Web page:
Breaking Bad Mania has continued all this week on the heels of what was a spectacular opening episode- Blood Money– kicking off the final 8 episodes last Sunday. The conspiracy theorists are out in full force, often with mind-blowing (and fascinating) speculation. I’ve developed my own theory, and it’s all based on what seems like a throwaway moment from Blood Money.
Before beginning, allow me to familiarize you with “Chekhov’s Gun”. Per the wikipedia page for Chekhov’s gun:
Chekhov’s gun is a dramatic principle which requires every element in a narrative to be necessary and irreplaceable, and for everything else to be removed.
The creators of Breaking Bad know this principle all too well. The entire series is littered with tiny, seemingly throw-away moments and objects that boomerang back at the most crucial times. Walt, for instance, is dressed just like the bizarre pink bear that permeates season 2. It isn’t until we see Walt dressed in pink and white (like the bear) that we finally figure out where the bear came from. In the season 4 finale, Face Off, an earlier shot lingers on Walt staring at a plant called “Lily of the Valley”. Later, Walt uses said plant to poison Brock and set the events in motion that would lead to Gus Fring’s death.
This all brings me to Badger Mayhew and his Star Trek screenplay, the odd, hilarious, and seemingly meaningless scene in Blood Money when Badger explained his idea for a Star Trek episode. Vulture popularized it on Monday by showing an animated version of it.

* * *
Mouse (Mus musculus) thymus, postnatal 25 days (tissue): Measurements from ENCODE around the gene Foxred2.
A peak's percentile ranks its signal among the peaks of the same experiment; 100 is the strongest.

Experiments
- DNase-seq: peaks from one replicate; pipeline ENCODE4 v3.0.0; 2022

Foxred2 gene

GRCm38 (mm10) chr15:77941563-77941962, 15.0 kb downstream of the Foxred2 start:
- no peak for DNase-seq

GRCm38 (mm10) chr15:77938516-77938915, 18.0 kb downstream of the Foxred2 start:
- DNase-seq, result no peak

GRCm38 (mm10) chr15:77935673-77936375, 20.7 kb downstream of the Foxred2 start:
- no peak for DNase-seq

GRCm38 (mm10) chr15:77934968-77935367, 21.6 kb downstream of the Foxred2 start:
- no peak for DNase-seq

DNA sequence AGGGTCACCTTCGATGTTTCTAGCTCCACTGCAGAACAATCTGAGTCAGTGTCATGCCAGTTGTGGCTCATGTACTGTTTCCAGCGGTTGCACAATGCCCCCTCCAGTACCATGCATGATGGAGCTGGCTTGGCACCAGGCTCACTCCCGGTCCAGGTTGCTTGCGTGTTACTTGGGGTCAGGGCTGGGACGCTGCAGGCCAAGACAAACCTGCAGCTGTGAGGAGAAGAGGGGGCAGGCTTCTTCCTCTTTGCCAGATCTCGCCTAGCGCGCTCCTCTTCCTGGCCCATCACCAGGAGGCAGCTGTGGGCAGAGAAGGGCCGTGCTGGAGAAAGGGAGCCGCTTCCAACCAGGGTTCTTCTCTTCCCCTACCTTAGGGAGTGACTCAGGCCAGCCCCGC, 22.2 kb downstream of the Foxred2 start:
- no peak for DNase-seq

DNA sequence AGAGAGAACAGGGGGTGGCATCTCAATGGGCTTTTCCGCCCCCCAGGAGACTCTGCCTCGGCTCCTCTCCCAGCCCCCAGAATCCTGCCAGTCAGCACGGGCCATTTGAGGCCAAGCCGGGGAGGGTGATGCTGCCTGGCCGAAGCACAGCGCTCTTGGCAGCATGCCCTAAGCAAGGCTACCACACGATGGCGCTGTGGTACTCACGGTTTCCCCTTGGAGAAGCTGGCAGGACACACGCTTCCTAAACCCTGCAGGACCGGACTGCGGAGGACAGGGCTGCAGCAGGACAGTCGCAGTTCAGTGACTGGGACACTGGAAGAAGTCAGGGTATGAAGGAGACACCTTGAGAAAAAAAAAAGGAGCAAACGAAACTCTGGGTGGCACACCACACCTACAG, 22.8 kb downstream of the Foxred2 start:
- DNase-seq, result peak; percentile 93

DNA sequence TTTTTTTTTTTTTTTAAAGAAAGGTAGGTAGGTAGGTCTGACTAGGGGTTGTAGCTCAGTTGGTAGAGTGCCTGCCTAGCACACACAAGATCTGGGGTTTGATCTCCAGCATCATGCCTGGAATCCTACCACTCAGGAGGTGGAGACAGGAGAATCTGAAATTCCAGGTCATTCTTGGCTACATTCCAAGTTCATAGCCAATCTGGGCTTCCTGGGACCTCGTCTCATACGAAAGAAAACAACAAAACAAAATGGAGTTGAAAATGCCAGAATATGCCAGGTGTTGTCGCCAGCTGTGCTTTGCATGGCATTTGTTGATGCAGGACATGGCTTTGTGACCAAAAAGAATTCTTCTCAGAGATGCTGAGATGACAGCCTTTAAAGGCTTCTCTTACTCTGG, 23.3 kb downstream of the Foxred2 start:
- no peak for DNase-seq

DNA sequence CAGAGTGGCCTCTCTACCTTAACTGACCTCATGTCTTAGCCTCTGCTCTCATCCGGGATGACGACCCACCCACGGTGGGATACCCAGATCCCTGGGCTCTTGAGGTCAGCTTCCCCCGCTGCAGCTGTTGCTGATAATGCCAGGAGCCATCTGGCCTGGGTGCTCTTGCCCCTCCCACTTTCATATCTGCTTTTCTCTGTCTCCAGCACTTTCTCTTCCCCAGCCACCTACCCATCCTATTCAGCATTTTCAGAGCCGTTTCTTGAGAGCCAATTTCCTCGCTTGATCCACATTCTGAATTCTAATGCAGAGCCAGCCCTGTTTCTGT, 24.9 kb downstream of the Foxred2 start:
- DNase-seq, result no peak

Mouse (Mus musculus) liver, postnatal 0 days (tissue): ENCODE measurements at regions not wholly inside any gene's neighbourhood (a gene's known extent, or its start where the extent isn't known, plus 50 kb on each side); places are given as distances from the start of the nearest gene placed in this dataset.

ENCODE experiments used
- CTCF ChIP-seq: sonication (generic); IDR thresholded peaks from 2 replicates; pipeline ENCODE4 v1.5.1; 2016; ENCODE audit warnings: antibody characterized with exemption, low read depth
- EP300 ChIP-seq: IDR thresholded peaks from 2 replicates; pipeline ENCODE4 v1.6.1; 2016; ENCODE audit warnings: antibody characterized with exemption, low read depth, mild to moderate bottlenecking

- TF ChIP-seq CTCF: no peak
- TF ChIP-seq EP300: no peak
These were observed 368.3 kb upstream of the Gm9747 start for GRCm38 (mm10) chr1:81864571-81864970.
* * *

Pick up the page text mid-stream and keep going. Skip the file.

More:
In a show that wastes nothing, it seemed out of place to have 2 minutes of Badger rambling about Star Trek. But there in the middle of it is Chekov. And he’s using a gun of sorts- a transporter device- to cheat. The show winks hilariously at Chekov’s gun by putting a seemingly throwaway sequence about a guy named Chekov in their show. So surely it can’t be meaningless, right?
Listen to the story again. There are three principal characters locked in a contest. The first- the one in command of the pie eating contest- is Spock. He’s brainy, he’s a nerd, he’s logical, he’s almost completely unbeatable… he’s just like Walter White. The second is Kirk, the fat cheeseball character of the Star Trek universe. In other words, he’s similar to Hank, who is also a fat cheeseball. And finally, the third character is Chekov- a younger member of the Star Trek crew. Apparently, Chekov occasionally subs in for Spock according to his Wikipedia page (I had to look this up because I’m not much of a Star Trek guy). Basically, Chekov is Jesse.
In Badger’s script, Kirk/Hank “can’t take any more. He yorks.” Eating poisoned food, say, laced with ricin might make one vomit. Further in the script, Chekov has rigged the game against Spock by using his friend, Scotty. He even pushes Spock to the brink- “I can’t believe this Russian is defeating me!” But then Chekov’s friend bungles the plan and “beams his guts into space.” Jesse’s friends, Badger and Skinny Pete, are highly likely to bungle a plan. Ingesting ricin, according to a website that probably put me on an observation list just by checking it out, causes a person’s “liver, spleen and kidneys to stop working”, and then they die.
To sum it all up, I think Badger’s Chekov story is a Chekhov’s gun moment in which he explained major plot points of the next seven episodes. I think Walt uses the ricin on Hank. And then Jesse tries to use ricin on Walt, but somehow Badger or Skinny Pete mess it up. They poison Jesse instead. Thus, Walt defeats Hank and Jesse, and they both die.
I’ll admit, it sounds bizarre. But there’s only one way to find out, and that’s by tuning in over the next seven weeks.